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Artists impression of Oceanus - the world’s first long-range autonomous research vessel

Active project

Project start: October 2022  |  Project end: January 2026
Funder: Oceanus has been initially supported by seed funding from the Natural Environment Research Council (NERC). However, we are currently exploring opportunities for further support and funding in order to progress to the build phase, which would take around two years to complete.
Principal Investigator:

Introducing Oceanus - the world’s first long-range autonomous research vessel

Set to usher in a new era for net zero oceanography and advanced international marine research, in 2022, Plymouth Marine Laboratory revealed designs for the world’s first long-range autonomous research vessel.

Supported by seed funding from the Natural Environment Research Council (NERC), the sleek, futuristic-looking and fully uncrewed ‘Oceanus’ has been designed as a self-righting, light-weight, mono-hulled autonomous vessel capable of carrying an array of monitoring sensors to collect data for research into critical areas such as climate change, biodiversity, fisheries and biogeochemistry.

Designed primarily to make the transatlantic sampling voyage from the UK to the Falklands, the Oceanus will carry an advanced scientific payload and use the latest AI technology to help navigate the best course to its target location, with real-time input from weather forecasts and other marine data feeds.

Untitled-design-(9).pngAbove: Technical drawing of the Oceanus. Click here to download the technical drawings and specification of the vessel (PDF 2.6MB)

Currently most oceanographic sampling is performed either through fully-manned research trips or via moored data buoys and smaller autonomous devices, such as PML’s Autonaut and EcoSubs, as part of Smart Sound Plymouth.

Although still important for validation purposes and more complex tasks, research trips are costly, logistically challenging and have an environmental footprint while smaller autonomous devices are restricted in their range.

The Oceanus represents a ground-breaking vision of how long-range marine research can be carried out in a more environmentally-benign way. While a fuel-efficient diesel engine will still feature, it will be complemented by on-board micro-energy generation devices and solar panels on the deck. With the weight of people and living facilities also removed this will greatly reduce fuel consumption compared with traditional manned research vessels.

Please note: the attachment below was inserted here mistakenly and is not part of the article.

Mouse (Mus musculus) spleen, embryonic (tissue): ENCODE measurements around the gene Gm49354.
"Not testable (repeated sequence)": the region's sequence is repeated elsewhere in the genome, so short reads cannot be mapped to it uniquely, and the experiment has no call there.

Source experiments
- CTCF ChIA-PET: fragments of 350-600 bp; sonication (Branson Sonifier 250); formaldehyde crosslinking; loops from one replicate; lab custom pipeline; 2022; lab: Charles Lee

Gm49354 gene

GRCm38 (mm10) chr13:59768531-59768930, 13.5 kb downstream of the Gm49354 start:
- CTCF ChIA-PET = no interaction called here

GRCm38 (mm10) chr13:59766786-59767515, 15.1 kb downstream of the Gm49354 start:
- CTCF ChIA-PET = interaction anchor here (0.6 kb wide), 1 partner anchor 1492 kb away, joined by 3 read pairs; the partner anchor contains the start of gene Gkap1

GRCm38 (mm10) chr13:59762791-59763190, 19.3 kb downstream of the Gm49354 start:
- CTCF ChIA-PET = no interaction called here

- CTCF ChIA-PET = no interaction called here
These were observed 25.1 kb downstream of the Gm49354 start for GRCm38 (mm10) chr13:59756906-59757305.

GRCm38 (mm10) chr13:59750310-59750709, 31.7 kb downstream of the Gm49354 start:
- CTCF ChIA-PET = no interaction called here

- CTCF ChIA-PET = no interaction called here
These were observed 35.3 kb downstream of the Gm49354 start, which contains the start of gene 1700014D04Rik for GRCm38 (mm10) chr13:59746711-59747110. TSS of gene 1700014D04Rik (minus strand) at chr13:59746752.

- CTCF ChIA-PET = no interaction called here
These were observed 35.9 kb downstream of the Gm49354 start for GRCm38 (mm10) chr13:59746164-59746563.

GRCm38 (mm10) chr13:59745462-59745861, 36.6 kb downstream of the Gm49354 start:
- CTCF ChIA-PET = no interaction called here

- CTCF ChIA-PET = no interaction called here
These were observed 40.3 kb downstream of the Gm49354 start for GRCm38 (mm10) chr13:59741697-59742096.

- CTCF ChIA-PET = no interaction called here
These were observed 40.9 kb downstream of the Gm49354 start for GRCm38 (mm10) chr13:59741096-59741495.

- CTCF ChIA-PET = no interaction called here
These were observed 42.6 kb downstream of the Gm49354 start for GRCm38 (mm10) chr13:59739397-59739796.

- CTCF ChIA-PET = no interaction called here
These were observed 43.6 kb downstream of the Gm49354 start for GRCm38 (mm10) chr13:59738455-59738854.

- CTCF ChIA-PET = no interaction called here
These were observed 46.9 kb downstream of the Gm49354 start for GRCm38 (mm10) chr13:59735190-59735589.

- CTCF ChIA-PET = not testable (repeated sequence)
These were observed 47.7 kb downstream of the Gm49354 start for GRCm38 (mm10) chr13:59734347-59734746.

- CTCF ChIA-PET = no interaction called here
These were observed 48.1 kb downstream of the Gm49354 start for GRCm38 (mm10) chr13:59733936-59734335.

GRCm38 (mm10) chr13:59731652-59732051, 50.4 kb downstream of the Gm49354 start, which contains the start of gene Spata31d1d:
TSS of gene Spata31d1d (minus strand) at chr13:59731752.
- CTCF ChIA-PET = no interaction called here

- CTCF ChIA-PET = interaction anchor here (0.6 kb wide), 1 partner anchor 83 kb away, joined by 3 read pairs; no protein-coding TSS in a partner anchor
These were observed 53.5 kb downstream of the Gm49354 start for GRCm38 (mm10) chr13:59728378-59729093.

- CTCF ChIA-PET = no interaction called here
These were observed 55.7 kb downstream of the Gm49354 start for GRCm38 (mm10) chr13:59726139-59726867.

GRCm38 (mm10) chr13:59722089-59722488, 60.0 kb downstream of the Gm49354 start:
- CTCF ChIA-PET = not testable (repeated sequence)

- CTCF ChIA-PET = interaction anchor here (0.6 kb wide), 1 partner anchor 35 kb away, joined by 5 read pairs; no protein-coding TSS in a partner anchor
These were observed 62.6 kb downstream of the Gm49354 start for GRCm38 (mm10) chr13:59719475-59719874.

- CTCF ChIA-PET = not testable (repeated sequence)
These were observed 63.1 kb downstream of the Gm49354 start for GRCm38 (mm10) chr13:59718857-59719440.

The Command Centre for Oceanus will be hosted at PML and will display oceanographic conditions in near-real time across the ship’s transect, providing scientists and other users with open access to the latest and most robust oceanographic data.

In situ sampling will still be needed at times to validate the autonomously collected data and to perform more complex monitoring and experiments that require proximity to the sample sources. However, autonomy on this scale will allow for radically more responsive and more frequent data collections at a wider range than currently possible, helping to plug any gaps in datasets and greatly improve marine modelling.

The idea for the vessel was borne in the wake of the Mayflower Autonomous Ship, also developed and built in Plymouth by M Subs Ltd and partners including IBM. The vessel’s name Oceanus was the name of the first child to be born on the original Mayflower in 1620.

mayflower.jpgAbove: The Mayflower 400 Autonomous ship, designed by M Subs Ltd (Copyright @AI_Mayflower Twitter

The RV Oceanus will be an exciting platform for innovation and the team hope that this vessel of the future will eventually enable a remote Atlantic Meridional Transect (AMT), a unique annual marine research expedition along the length of the Atlantic Ocean that embarked on its first voyage in 1995. An autonomous AMT could lead to multiple data collection missions a year to give a much better understanding of the dynamics of the ocean environment.